Future or spot commodity markets
Spreads from just 0.06pts
Margins from 20%
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Major commodity market news
European Open: #WTI back above $70, #yen remains firm - https://t.co/r45922Q56j https://t.co/vsIjPjv43O
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How to trade commodities with City Index
To trade commodities with City Index, all you have to do is open an account by completing our short, secure online form. You could be up and running on live markets in minutes.
If you think a commodity like gold or oil is going to go up in value, you go long or ‘buy’. If you think a commodity is going to go down in value, you short or ‘sell’ it. Ready to start trading now? Get started with your application.
Discover everything you need to know about commodity markets, such as gold, oil and natural gas, including both hard and soft commodities.
Learn the difference between commodity spot markets and futures contracts – and decide which is best for you.
Learn how to trade precious metals and what they can do to diversify your portfolio.
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Frequently asked questions
How do I calculate how much margin I need to trade a commodity?
To work out how much margin you need to trade a commodity market, you divide the notional value of your position by its margin factor. Say, for example, that you want to open an oil position worth $5000 and oil has a margin factor of 20%. You’d need (20% of $5000) $1000 as margin.
How you calculate the notional value of your trade depends on how you’re trading the commodity. With CFDs, it’s the number of contracts you’re trading multiplied by the value of each individual contract.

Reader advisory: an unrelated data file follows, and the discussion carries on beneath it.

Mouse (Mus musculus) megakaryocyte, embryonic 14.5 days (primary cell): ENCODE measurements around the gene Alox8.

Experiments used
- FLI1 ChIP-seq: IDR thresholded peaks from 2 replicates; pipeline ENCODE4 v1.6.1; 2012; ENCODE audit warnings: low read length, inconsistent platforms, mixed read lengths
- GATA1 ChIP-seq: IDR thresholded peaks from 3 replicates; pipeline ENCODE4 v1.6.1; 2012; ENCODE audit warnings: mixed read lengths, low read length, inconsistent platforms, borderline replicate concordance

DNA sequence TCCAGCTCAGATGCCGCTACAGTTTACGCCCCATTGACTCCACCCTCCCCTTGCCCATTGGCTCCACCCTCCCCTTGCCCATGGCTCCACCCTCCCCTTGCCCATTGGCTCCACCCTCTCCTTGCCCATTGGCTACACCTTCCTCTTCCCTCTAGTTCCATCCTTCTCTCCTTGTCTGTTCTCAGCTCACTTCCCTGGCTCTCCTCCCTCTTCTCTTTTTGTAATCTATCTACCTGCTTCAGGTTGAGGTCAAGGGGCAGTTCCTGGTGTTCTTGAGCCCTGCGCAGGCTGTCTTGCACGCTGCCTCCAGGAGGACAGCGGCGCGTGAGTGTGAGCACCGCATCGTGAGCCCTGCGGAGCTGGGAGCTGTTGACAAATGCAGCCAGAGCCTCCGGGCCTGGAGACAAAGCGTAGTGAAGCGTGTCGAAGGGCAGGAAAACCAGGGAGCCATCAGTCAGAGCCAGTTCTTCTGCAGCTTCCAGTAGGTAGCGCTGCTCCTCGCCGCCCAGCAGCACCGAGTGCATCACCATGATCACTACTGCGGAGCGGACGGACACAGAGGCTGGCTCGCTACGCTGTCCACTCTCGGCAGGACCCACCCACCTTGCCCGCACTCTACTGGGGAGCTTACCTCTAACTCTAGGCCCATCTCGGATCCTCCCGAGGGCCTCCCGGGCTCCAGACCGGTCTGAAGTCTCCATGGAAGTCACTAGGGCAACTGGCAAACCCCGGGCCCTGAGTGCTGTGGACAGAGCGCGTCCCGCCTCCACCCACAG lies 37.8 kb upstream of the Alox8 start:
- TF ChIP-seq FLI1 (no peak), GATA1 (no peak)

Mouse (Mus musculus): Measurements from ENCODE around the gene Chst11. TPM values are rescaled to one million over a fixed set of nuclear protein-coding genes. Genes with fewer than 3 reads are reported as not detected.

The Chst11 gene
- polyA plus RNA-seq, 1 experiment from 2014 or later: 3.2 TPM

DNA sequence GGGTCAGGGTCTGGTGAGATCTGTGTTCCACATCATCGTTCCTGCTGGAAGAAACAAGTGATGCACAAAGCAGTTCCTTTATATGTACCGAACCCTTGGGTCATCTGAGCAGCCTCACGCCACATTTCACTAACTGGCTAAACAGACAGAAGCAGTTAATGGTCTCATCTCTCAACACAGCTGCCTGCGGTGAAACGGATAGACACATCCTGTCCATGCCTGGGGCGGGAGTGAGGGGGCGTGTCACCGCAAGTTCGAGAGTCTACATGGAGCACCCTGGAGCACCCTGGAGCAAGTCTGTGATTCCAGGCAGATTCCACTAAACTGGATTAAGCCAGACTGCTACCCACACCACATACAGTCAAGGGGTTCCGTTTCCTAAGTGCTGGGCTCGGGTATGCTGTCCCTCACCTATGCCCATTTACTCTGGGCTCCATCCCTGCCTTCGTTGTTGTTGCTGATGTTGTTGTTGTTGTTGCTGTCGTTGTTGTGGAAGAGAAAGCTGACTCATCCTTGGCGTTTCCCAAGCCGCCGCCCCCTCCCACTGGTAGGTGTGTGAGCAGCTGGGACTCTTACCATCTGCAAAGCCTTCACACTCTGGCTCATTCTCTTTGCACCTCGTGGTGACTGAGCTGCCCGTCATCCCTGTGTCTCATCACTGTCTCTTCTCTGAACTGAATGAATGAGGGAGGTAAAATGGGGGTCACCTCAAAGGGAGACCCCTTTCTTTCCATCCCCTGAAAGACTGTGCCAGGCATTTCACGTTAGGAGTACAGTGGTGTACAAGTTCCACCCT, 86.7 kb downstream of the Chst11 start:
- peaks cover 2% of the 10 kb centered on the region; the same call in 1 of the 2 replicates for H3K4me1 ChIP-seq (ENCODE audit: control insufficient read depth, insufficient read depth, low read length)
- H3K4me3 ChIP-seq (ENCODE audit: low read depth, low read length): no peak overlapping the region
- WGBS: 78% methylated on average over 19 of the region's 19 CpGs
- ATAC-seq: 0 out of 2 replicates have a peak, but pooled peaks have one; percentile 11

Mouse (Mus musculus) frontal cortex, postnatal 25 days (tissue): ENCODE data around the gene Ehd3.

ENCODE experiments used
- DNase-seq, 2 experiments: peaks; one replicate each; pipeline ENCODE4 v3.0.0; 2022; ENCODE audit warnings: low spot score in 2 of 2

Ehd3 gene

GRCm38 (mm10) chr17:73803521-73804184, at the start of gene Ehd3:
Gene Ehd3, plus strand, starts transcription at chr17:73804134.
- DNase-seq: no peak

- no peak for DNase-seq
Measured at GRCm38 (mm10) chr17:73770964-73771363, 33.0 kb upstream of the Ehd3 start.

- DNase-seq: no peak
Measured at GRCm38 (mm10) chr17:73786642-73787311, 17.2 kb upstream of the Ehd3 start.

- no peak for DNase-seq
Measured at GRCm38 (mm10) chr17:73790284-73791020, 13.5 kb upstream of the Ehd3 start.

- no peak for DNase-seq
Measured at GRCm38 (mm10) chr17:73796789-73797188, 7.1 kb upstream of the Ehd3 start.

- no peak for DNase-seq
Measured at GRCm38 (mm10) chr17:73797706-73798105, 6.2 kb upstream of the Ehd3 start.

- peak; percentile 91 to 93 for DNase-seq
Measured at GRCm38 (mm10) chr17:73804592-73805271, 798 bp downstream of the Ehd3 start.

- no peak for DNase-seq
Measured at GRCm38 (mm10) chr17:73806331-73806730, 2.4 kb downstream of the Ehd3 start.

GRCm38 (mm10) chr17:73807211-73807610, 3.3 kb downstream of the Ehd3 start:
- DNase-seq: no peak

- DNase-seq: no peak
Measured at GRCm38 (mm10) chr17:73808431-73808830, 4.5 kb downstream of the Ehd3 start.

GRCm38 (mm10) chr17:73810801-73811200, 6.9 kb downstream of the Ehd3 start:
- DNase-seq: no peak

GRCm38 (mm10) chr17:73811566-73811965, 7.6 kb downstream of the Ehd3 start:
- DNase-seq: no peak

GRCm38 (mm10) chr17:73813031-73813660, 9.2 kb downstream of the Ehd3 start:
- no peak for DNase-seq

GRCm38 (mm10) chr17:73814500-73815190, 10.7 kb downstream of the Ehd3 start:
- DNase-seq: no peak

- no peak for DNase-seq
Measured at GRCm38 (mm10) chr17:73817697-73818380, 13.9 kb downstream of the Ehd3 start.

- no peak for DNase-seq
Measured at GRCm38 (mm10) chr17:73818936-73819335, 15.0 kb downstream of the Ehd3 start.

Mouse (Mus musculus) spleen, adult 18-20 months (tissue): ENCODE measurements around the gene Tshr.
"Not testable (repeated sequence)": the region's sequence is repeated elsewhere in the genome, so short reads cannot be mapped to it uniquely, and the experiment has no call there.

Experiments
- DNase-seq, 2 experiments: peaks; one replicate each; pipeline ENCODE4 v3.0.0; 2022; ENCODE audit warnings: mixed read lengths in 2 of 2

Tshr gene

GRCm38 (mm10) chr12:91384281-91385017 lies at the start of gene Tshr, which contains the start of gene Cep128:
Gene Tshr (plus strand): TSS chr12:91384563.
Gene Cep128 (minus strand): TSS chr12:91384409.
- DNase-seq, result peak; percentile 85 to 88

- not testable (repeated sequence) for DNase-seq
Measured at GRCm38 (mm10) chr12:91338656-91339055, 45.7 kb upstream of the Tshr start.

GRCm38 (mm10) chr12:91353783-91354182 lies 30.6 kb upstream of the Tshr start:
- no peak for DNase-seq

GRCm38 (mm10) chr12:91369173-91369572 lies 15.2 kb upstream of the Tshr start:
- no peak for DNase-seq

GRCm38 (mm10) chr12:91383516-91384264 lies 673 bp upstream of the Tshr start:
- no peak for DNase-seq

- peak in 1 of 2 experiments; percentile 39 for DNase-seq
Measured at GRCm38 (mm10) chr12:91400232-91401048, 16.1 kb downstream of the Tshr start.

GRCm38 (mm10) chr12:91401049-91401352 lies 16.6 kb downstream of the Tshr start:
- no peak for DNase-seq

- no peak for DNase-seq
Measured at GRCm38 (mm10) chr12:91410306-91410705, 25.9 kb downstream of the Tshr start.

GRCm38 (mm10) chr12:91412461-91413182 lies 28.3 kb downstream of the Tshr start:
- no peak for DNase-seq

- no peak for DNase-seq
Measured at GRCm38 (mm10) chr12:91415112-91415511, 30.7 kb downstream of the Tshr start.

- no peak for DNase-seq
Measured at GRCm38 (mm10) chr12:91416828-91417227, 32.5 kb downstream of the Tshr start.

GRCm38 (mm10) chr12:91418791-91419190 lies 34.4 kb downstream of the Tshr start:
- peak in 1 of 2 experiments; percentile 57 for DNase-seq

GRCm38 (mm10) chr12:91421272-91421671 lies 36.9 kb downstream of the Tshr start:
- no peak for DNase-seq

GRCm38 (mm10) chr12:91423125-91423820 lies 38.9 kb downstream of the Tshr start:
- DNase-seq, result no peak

Can anyone trade commodities?
Anyone can trade commodities, as long as they meet the requirements to open a City Index account. Commodity trading is leveraged, though, which means it’s riskier than traditional investing. Learn more about the risks of CFD trading.
With City Index, you can trade commodities alongside stocks, indices, forex and more – all on a single platform with one login. All City Index clients get access to our full range of markets, including 25+ commodities.
To get started, open your trading account.
Is commodity trading good for beginners?
Commodity trading can be a good option for beginners, as long as you understand the risks involved and have a solid trading strategy in place. If you’re new to the markets, though, we’d recommend going through the City Index Academy and trying out trading risk-free using our free demo before opening a live account.
You can use your City Index demo to buy and sell our full range of markets, including commodities, with virtual capital. It’s a great way to see which asset classes are a good fit for you without risking any real capital.
Commodity trading explained
What are commodities?
Commodities are natural products that are generally consumed by people, animals or industry such as oil, sugar and wheat. Commodities have been traded for thousands of years and have always had an important economic impact on people and nations throughout history.
Commodity trading is just as important today, with commodities playing a crucial role in global economics. Commodity markets can be easier to understand than other financial markets because prices are influenced by more obvious contributing factors. They reflect the fortunes of industries like the oil business or farming. Prices are informed by supply and demand issues that are easy to grasp.